He may not act like it, but with songs like 'Eyan Giga' and 'Mirror', Magixx is building a loyal fanbase within his alma mater.
I had heard first of Magixx as a crowd-pleaser. “When he comes on stage, the nerds in the hall start dancing, they know all the words to his song”, was how a newly converted fan had described him to me; evoking the image of a multi-versed artiste who had developed that uncanny ability to command the crowd’s emotions like all great performers have.
Yet the guy who walked across the road to meet me at UNILAG’s Access bank branch, dressed in an over-sized denim jacket with denim slacks and a pair of classic shell-toe Adidas sneakers, appeared as unbothered and unassuming as I’ve ever seen, a little too calm for the energy that usually holds an audience spellbound.
Barely a couple of minutes later, after we had exchanged greetings and I began to explain what I wanted from my day with him, a group of 5 colleagues walked past and butted head-first into our convo.
“E be like say Magixx wan go perform.”, one said, drawing the others’ attention. “Magixx, where you wan go perform, make we follow you”. A short greeting later and some empty promises later, they were gone.
Over the course of that wet Thursday afternoon, students would stare and point at him from across the road, some whispered his songs as they walked past, the more courageous of them would greet him.
Hours later, exhausted from all the stopping and greeting, I ask him, “Do you ever get tired?”, “Is it always like this?”.
“Not every day. Sometimes, it‘s more than this.’ But this is even small. The prayer is that it happens more. That (you get to that place) where more fans can show you love”, he says.
He may not look or act like it, but Magixx is arguably the hottest musician in UNILAG right now.
The University of Lagos, located in the busy suburb of Yaba, has a reputation for producing young talented musicians that develop into genuine pop-stars.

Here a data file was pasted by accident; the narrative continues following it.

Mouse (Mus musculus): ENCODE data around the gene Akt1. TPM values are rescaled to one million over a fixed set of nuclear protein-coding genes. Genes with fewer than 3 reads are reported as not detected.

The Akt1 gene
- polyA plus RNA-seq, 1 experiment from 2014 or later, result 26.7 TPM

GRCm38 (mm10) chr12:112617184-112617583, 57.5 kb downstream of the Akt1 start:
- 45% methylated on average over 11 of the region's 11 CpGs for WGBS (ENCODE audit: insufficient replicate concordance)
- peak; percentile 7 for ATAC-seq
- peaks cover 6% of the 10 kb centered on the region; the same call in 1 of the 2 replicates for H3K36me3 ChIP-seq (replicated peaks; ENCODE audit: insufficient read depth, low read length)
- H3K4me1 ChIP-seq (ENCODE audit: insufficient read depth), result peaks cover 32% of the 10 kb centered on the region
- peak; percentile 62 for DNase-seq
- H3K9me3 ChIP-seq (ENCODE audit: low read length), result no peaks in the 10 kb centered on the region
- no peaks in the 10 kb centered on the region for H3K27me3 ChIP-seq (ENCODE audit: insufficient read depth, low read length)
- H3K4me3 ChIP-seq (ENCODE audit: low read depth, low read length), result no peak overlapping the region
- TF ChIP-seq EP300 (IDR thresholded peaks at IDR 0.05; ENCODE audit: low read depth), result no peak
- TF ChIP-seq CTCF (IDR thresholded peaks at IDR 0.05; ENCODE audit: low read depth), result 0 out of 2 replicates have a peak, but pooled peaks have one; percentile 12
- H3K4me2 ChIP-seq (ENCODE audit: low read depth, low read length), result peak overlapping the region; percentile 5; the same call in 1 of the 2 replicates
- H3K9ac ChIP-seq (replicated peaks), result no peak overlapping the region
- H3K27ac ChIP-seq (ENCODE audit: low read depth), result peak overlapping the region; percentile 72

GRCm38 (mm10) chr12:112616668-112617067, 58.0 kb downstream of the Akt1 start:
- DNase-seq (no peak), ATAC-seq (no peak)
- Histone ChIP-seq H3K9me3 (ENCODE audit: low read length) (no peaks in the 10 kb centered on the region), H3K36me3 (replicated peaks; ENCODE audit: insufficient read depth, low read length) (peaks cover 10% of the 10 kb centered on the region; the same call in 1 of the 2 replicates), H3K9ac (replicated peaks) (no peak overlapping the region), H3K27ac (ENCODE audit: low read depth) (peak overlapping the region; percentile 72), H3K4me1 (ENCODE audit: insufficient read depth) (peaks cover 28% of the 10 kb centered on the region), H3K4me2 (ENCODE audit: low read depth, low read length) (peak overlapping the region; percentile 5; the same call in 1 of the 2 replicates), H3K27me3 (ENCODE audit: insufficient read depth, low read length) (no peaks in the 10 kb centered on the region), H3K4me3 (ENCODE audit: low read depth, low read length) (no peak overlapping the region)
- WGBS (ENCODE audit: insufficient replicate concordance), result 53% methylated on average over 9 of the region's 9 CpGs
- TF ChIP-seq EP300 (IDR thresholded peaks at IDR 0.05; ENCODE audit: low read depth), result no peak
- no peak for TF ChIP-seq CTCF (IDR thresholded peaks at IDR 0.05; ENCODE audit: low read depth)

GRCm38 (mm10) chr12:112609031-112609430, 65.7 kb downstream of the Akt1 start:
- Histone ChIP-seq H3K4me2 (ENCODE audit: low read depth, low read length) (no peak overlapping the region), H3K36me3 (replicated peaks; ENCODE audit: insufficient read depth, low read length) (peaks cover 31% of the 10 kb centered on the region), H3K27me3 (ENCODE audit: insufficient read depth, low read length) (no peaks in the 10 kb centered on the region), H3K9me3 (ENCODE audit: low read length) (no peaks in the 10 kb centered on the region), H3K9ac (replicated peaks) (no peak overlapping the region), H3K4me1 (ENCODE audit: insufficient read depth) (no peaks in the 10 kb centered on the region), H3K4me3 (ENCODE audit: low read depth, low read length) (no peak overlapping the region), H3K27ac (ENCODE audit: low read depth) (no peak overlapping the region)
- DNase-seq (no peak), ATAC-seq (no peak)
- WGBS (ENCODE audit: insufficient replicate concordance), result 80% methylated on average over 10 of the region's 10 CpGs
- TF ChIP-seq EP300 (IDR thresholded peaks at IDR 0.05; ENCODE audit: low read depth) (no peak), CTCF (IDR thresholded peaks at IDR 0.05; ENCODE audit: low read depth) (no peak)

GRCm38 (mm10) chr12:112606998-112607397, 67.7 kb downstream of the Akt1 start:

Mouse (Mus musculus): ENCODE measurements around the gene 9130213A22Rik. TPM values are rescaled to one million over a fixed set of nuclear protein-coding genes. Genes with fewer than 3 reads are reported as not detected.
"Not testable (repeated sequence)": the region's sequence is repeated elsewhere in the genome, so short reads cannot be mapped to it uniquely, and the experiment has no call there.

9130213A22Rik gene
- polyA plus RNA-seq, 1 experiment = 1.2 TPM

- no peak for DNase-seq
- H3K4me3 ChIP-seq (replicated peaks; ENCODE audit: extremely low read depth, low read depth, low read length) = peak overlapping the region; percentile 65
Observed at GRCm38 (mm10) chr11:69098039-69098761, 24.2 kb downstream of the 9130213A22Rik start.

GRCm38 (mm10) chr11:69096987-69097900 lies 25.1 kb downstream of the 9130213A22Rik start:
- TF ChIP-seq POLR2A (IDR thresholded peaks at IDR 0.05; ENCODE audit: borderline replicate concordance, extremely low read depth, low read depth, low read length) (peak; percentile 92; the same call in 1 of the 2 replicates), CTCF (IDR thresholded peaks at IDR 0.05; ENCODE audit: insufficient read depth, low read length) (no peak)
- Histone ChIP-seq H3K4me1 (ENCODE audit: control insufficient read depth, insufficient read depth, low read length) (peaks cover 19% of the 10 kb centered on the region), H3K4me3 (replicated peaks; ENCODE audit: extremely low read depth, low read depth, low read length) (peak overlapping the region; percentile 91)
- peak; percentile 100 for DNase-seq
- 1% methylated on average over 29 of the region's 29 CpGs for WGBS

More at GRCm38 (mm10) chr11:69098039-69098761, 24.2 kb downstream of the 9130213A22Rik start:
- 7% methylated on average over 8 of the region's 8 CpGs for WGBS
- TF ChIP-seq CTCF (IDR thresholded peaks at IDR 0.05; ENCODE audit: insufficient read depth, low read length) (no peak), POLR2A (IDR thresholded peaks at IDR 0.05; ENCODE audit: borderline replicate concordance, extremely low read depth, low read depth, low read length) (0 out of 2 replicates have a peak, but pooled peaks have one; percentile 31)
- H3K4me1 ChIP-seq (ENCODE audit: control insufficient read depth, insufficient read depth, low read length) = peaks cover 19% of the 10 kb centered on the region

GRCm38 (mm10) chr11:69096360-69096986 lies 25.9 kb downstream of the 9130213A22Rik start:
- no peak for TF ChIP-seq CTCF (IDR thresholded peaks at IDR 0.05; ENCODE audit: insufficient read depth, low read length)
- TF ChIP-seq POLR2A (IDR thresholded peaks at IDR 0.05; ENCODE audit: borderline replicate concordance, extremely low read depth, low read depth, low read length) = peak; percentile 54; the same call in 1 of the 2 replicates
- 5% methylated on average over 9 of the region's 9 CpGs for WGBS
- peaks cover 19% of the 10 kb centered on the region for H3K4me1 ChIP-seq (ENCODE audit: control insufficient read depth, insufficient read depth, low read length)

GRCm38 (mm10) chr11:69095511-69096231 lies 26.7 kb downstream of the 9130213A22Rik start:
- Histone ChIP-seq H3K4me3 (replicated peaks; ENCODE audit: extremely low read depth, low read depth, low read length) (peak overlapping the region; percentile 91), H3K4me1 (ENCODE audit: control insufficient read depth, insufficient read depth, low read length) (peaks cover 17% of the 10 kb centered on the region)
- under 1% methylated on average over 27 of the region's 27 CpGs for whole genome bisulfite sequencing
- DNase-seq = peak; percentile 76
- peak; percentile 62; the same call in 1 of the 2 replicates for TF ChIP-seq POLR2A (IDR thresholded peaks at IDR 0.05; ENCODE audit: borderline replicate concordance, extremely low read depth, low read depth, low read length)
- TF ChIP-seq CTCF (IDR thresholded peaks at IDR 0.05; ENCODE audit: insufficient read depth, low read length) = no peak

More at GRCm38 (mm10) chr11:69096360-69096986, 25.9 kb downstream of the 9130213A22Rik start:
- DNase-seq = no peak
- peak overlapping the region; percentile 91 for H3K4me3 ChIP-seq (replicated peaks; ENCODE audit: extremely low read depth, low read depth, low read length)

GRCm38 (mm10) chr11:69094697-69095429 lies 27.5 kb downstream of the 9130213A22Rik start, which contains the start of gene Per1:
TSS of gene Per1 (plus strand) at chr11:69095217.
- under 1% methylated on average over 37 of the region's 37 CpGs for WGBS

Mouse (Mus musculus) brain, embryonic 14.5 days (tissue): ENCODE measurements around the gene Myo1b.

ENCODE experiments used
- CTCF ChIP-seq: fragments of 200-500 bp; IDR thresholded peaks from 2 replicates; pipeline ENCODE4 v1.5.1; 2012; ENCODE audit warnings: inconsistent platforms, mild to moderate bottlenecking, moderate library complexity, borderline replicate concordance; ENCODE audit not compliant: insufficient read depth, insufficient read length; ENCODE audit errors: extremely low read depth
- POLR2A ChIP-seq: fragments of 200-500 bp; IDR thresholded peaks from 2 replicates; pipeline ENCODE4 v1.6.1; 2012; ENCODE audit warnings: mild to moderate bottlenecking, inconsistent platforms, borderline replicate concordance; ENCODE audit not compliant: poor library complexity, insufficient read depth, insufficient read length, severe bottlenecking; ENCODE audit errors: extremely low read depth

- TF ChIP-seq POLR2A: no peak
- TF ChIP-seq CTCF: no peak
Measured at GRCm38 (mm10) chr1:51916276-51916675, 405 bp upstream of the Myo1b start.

From the Trybesmen to Ycee and Lil’ Kesh, liberalism and a culture that takes advantage of its location in the entertainment capital have proved fertile ground for young creatives as they chart new waters and discover the extent of their abilities.
The typical UNILAG artist is a rapper or afro-pop singer betrayed by a funky hairstyle and black ray-ban sunglasses that announce a genuine aloofness, partly natural when you live, eat and breathe among your biggest, and sometimes only fans.
What Magixx has is an aura of detachment; the silent confidence that says he doesn’t need to tell you who he is or what he is going to be.
“This music thing is my life. It’s the only thing I know how to do. When people meet me, I don’t need to tell them I’m an artiste. The way I even vibe with people, you will just ask “You be artiste abi?”
Born Adelabu Alexander, Magixx spent most of his formative years in Ogba, on both sides of a long stint where he lived with his grandmother from age 7 to 13. While at school, he became involved with music; first at Bethel Junior in Ogba, where he tried his hands at the drums.
Like most artists though, he traces his foundation in music to his family, particularly his father.
“There is no kind of song that he does not play. He plays 2pac, Juju, Fela, he plays anything.”, he says of his father. “That’s why I don’t have a particular type of music that I like.”
Despite the diverse music that defined his childhood, it was not Ayefele and Baba Ara crooned through the speakers in his grandmother’s home that Magixx became interested in the creative side of singing and the process of making songs.
“As at 10, I was already writing stuff. Stupid stuff. Stuff that cannot help anybody”, he laughs. “The first song I ever wrote was “Come Back” in 2007. The funny thing is that those things that I did back then actually laid my foundation”
Magixx would then graduate to EMKOY, a music school where he learned to play the recorder, the trumpet, and the harmonica, a choice inspired by the success of D’banj and songs like “Tongolo” and “Why Me?”.
After EMKOY came Omole Grammar School. It was here that the long nights of solitary writing gave way to open arenas where students would try, often woefully, to show their rap skills. Naturally, Magixx joined them.
“The funny thing is when I picked these things up and I joined them together, that was what made me a different artist, because I do almost everything, put together. That’s why its different. A lot of people can sing well, a lot can rap well, but not everybody knows how to put it together to make songs”.
It will be hard for new fans to ignore the influence of Drake on Magixx’s music but, like he tells me at many points during our conversations, his sound is always in a state of flux.
On songs like “Mirror”, he shows a preference for a gradually-ascending, half-sung flow that adds some menace to his storytelling, right before he makes that unexpected switch to a crooned hook that will draw comparisons to Chance the Rapper. But this is only one slice of a very large pie.
On “Eyan Giga”, a percussion-driven prayer for elevation and success sung in his native Yoruba, he sounds more ‘local’, calling on a command of melodies that is present through all his music.